CARACAS, Nov 2 (Reuters) - Venezuelan state oil company PDVSA faces a $1.2 billion bond payment on Thursday that will test the ruling Socialist Party’s resolve to pay its foreign debt despite a crippling economic crisis that has spurred widespread food shortages and malnutrition among children.
Markets remained optimistic that President Nicolas Maduro’s government will make the payment, though investors expect delays. PDVSA last week struggled for days to deliver funds for a separate bond payment amid confusion over which banks were charged with transferring the money.
However, most economists say a default is increasingly likely in the medium term as Venezuela’s collapsing socialist economic model has left the once-prosperous population destitute and led to deterioration of the OPEC nation’s vital oil industry.
Maduro insists his government will pay all its debts but says it is a victim of an “economic war” led by opposition adversaries and fueled by U.S. sanctions that block Venezuela from refinancing its debt.
PDVSA’s 2017N bond has rallied in recent weeks on market optimism that it will be paid down, driven by the completion, albeit delayed, of an $842 million principal payment on PDVSA’s 2020 bond.
PDVSA bonds were down slightly in early trading on Thursday, while Venezuelan bonds were mixed, according to Thomson Reuters data.
After Thursday’s payment, Venezuela has no foreign bond maturities until the second half of 2018.
But in a sign of its financial desperation, Venezuela and PDVSA have been skipping interest payments since the start of October, racking up close to $750 million in pending coupons by repeatedly invoking 30-day grace periods.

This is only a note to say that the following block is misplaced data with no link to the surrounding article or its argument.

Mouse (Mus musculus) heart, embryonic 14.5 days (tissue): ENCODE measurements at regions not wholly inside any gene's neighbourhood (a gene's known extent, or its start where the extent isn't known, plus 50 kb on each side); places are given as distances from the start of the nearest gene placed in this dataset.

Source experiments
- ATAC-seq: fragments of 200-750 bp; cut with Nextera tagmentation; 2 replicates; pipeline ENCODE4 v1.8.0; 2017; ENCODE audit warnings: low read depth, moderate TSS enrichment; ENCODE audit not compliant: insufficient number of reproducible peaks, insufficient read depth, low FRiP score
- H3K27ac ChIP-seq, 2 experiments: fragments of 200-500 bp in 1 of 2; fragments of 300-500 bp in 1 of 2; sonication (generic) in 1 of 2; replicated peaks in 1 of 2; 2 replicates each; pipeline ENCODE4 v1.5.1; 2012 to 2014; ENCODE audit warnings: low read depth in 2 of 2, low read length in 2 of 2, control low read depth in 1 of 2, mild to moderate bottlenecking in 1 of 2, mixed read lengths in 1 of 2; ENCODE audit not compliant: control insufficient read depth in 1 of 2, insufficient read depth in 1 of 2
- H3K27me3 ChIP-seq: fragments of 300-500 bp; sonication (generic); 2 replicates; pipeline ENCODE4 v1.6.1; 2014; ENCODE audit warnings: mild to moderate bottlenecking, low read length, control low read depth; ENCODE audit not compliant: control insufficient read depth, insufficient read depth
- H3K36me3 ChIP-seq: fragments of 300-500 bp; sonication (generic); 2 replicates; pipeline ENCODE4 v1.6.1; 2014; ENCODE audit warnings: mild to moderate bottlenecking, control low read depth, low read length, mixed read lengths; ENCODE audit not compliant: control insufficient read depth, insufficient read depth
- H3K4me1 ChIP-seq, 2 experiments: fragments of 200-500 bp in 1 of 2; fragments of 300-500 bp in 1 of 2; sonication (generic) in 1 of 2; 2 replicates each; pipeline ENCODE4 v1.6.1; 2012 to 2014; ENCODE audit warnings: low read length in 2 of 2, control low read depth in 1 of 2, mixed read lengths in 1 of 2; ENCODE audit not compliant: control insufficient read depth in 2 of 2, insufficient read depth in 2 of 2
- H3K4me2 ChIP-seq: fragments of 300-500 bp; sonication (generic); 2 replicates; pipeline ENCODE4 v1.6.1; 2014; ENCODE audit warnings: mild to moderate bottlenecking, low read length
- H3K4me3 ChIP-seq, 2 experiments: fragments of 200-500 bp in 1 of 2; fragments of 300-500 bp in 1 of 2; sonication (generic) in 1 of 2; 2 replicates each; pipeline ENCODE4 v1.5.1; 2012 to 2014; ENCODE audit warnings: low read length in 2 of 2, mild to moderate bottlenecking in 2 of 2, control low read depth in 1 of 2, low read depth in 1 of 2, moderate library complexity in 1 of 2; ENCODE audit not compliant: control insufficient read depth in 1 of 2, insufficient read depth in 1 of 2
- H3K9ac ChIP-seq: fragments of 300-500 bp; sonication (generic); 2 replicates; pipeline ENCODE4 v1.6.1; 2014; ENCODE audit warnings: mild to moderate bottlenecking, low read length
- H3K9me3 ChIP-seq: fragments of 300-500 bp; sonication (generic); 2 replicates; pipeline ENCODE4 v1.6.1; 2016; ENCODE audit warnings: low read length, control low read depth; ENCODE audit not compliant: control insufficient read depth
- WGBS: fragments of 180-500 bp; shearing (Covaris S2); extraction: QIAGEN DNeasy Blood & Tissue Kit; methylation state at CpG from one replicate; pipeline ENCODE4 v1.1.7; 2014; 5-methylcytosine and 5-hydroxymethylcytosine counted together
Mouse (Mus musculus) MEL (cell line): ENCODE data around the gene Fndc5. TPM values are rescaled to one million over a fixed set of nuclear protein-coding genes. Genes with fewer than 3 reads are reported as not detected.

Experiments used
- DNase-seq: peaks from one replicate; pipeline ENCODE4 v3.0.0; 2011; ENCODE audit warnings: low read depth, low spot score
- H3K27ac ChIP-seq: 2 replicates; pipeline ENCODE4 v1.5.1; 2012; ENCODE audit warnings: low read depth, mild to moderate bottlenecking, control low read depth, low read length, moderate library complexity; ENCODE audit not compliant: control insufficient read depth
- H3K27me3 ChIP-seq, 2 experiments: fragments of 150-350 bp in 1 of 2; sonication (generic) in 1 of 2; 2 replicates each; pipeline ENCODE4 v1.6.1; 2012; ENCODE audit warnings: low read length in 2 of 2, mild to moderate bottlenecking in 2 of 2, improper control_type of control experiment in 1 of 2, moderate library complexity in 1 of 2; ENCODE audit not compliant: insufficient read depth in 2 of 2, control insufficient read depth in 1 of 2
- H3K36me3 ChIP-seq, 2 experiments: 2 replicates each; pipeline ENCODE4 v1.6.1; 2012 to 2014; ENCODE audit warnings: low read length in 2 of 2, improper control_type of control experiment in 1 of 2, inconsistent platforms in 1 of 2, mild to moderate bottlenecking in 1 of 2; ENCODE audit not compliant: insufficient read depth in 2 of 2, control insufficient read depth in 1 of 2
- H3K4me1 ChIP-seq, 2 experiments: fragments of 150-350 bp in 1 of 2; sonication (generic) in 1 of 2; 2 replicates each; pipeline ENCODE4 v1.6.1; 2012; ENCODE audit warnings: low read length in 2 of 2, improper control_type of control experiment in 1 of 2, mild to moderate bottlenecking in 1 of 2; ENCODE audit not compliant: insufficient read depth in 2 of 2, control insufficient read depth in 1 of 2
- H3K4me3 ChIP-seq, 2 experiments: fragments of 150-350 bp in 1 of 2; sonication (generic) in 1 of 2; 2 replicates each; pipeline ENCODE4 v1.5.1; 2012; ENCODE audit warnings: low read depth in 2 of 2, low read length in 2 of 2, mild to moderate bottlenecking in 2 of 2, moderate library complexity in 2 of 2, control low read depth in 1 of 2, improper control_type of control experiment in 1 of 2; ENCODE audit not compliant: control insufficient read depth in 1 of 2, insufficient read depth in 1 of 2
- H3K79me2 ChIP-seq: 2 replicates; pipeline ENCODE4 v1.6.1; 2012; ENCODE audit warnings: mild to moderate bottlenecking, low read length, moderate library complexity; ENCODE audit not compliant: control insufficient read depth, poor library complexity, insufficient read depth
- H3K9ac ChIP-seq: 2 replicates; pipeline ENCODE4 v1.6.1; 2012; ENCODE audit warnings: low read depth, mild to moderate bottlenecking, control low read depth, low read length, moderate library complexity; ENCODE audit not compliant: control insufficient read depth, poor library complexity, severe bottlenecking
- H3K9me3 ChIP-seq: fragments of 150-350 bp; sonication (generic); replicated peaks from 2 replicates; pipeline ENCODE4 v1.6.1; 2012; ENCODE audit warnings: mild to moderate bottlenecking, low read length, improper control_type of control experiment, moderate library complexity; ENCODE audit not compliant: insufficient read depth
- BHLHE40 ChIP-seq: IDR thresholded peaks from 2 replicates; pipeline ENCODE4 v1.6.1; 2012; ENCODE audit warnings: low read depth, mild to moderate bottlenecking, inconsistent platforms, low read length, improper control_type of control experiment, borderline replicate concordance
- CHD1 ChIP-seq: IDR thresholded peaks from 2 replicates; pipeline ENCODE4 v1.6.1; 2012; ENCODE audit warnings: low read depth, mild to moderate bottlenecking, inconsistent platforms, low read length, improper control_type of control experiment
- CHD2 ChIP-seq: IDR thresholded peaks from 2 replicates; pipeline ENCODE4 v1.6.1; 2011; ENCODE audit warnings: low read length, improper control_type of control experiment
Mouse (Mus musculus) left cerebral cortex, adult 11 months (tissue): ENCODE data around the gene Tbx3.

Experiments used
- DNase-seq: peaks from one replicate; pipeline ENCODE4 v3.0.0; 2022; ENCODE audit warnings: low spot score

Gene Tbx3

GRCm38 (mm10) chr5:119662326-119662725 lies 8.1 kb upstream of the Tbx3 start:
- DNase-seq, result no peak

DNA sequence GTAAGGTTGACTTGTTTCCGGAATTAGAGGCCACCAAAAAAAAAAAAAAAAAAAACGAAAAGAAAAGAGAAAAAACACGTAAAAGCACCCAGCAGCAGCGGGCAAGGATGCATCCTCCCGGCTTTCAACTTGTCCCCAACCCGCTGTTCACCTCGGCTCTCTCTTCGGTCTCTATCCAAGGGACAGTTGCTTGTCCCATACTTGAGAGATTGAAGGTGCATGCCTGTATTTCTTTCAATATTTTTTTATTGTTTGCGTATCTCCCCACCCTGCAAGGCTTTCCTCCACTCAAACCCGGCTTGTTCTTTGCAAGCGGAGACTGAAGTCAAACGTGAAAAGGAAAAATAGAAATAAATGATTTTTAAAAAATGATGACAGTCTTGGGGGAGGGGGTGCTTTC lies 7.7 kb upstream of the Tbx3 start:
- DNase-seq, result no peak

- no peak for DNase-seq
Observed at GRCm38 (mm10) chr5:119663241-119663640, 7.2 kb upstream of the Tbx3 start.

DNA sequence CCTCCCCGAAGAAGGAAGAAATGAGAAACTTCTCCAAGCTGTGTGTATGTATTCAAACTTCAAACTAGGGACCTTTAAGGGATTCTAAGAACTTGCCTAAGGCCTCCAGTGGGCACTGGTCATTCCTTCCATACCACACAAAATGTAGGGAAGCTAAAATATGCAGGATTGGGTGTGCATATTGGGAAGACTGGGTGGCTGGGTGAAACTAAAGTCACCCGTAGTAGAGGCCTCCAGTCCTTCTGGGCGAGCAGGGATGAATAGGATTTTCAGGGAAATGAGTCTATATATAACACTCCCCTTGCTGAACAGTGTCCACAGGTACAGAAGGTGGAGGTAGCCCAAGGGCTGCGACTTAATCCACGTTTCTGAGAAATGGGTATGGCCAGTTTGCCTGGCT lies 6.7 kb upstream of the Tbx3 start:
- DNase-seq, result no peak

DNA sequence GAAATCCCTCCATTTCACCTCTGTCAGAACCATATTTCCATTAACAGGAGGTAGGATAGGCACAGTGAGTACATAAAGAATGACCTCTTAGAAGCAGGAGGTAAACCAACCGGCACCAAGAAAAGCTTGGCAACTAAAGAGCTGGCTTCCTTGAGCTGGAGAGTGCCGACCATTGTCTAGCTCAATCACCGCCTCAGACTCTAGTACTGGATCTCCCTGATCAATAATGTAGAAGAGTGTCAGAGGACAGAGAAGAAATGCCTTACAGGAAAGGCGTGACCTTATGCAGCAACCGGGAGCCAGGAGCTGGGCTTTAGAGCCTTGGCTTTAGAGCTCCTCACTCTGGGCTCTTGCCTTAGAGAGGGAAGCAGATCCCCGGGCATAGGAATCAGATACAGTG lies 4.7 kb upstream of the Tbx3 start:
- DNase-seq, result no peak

Even if it scrapes together the funds to pay those down, it faces at least another $800 million in interest payments in November and December.
The country is struggling with shortages of basic products such as food and medicine, in part because hard currency for imports is being diverted toward Wall Street investors.
Child malnutrition has reached the scale of a humanitarian crisis in four Venezuelan states, according to a May 2017 report by Caritas Internationalis, a Rome-based nongovernmental organization with links to the Catholic Church.
Government officials say the report is exaggerated for political reasons.
But the situation is a stark contrast to the oil boom years of late socialist leader Hugo Chavez, who spent generously on social welfare programs while borrowing profusely to keep spending at full tilt.
Venezuela’s debt is the highest yielding of emerging market bonds measured by JPMorgan’s EMBI Global Diversified Index , paying investors an average of 31 percentage points more than comparable U.S. Treasury notes.
That is nearly double the spread on bonds issued by Mozambique, which is already in default, and more than six times the spread on bonds from war-torn Ukraine.
Economists say Venezuela needs to lift currency controls, roll back nationalizations and halt the unchecked expansion of the money supply.
Maduro’s government over the years has floated numerous proposals to create a free foreign exchange market but repeatedly backed down.
Short-term solutions to the debt burden have been limited by sanctions imposed by U.S. President Donald Trump, including blocking refinancing operations by prohibiting banks from buying new Venezuelan debt.
The sanctions are also likely to severely complicate efforts to restructure debt in the event of a default, as a number of top-ranking Socialist Party officials have been barred from conducting business with U.S. citizens. (Reporting by Brian Ellsworth; Editing by Daniel Flynn and Jeffrey Benkoe)